King would be surprised if Cassel is a Patriot in ‘09

In his latest addition of “Monday Morning Quarterback”, Peter King of writes that he would be surprised if Matt Cassel was a Patriot in 2009.

I’m surprised that a quarterback who played as well as Cassel did for the last 10 weeks of the season is being viewed by most people in the league as too risky to chart a long-term course with. It’s not often in free agency or in trade that a young quarterback with promise is available. And while I understand it’s a millstone around Cassel that he’d require probably two fairly high picks plus an average of $14 million-ish a year in a contract, I still think I’d rather have Cassel as my quarterback of the future than, say, Matthew Stafford. And the money’s not that much different.

The logical places for New England to trade Cassel are Kansas City (because Scott Pioli is the man who drafted him in 2005 in New England), Detroit (because the Lions have $36 million in cap room and three of the top 33 picks to play with), Tampa Bay (because the Bucs have $55 million in cap room and no QB of the future), Minnesota (because Brad Childress needs a long-term quarterback) and the 49ers (because their quarterback is named Shaun Hill). I don’t buy San Francisco or Minnesota because of the draft picks they’d have to give up, plus neither are cash-rich. The Lions don’t seem inclined to risk taking a quarterback they’re unsure of; ditto the Bucs.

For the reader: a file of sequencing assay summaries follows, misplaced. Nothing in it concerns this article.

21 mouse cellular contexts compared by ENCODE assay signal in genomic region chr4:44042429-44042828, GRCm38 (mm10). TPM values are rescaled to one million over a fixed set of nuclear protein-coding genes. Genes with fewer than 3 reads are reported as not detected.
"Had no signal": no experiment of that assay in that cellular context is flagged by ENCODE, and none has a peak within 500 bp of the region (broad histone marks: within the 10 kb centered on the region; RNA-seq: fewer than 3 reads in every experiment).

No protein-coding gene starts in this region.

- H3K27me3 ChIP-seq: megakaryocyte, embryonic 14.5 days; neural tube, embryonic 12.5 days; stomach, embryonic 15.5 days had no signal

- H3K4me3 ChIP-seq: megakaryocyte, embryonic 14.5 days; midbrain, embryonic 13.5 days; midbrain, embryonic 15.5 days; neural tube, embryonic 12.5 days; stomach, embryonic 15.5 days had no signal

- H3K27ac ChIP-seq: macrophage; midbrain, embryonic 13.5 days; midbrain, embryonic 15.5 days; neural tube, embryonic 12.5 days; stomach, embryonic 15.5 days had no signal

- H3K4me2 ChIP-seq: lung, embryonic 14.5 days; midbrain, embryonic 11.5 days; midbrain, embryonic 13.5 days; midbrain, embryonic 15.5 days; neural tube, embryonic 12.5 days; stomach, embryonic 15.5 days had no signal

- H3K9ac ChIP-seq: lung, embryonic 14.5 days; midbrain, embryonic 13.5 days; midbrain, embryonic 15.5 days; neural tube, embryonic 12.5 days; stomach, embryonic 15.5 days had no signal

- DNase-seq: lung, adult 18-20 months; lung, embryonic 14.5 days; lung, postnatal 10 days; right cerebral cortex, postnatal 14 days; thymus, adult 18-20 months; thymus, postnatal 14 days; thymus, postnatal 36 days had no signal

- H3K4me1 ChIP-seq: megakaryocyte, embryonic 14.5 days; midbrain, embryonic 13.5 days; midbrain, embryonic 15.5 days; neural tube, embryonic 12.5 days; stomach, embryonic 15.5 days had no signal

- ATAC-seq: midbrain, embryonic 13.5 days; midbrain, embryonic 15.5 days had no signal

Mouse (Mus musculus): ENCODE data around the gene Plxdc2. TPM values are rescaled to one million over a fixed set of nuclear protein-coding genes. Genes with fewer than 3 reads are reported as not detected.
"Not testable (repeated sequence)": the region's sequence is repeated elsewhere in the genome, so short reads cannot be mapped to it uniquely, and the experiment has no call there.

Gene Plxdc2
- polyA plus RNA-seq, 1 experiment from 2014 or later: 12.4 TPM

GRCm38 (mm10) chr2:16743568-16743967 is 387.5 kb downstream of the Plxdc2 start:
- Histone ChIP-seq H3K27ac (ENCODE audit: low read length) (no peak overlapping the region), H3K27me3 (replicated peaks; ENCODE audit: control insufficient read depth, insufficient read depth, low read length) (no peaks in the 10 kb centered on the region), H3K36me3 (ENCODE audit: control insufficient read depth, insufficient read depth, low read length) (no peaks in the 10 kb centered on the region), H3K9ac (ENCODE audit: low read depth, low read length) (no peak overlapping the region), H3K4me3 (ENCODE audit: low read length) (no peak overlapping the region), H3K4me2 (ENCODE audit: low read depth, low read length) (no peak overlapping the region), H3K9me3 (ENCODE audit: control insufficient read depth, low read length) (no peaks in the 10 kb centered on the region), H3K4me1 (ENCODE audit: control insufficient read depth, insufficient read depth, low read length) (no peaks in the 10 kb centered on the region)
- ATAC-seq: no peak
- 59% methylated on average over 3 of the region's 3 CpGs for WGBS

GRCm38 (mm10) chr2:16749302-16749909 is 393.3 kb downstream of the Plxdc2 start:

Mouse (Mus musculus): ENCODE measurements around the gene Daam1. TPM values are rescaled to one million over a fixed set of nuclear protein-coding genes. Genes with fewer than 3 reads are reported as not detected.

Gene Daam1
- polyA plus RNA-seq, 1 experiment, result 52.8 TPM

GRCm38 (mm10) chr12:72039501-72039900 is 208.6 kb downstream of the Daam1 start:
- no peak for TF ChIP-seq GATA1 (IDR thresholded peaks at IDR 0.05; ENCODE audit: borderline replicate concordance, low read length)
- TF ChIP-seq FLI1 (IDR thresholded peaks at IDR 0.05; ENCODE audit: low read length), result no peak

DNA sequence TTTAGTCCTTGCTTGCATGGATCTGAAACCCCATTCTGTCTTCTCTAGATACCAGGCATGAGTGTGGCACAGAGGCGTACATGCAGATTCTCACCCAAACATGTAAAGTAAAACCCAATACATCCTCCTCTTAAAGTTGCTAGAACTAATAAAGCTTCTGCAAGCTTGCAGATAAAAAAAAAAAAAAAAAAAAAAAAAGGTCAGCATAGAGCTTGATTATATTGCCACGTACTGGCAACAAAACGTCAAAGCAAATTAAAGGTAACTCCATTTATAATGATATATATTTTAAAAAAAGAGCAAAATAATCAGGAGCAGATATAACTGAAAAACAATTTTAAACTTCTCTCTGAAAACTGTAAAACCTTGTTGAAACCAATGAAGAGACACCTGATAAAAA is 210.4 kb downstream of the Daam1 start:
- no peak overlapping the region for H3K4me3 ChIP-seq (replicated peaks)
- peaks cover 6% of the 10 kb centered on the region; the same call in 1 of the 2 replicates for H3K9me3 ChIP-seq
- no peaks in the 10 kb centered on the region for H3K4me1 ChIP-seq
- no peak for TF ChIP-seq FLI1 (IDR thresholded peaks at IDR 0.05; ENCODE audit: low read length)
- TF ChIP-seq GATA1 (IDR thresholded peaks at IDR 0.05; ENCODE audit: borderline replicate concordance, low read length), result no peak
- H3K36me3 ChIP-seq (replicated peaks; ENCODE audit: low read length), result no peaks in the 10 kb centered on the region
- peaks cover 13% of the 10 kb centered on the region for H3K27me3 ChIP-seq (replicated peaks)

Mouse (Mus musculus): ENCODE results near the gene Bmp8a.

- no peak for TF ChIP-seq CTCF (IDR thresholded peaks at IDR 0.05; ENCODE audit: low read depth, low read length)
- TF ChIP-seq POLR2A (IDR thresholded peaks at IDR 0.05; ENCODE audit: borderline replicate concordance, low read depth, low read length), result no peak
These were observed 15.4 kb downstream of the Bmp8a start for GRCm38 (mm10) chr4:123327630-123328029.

That leaves Cassel’s old pal Pioli. I think Cassel and Todd Haley would make beautiful music together. The Hunt family wouldn’t grouse at the money. But I say no — not because Pioli doesn’t love the kid. I say no because of Pioli’s history. The Patriots took Tom Brady with the 199th pick in 2000. They took Cassel with the 230th pick in 2005. Let’s say the Patriots asked Kansas City for its second-round pick in 2009 and 2010. Pioli values picks in the thirties the way most team value picks in the teens. I’d be stunned if he did it. I think he’d trust Haley to pick a Josh Freeman in this draft in the third round, let’s say, and work with Freeman, Brodie Croyle and Tyler Thigpen over the next couple of years and say, “Let the best man win.”

King kind of contradicts himself by saying he’d be surprised if Cassel remains a Patriot, then goes on in detail about how all of the leading candidates to acquire him won’t acquire him. But that’s not to say I disagree with anything he wrote.

The Patriots are probably going to have to back down their demands in order to trade Cassel. I could see a team forking over a first and third round pick, but two first rounders or a first and a second seem like too much.

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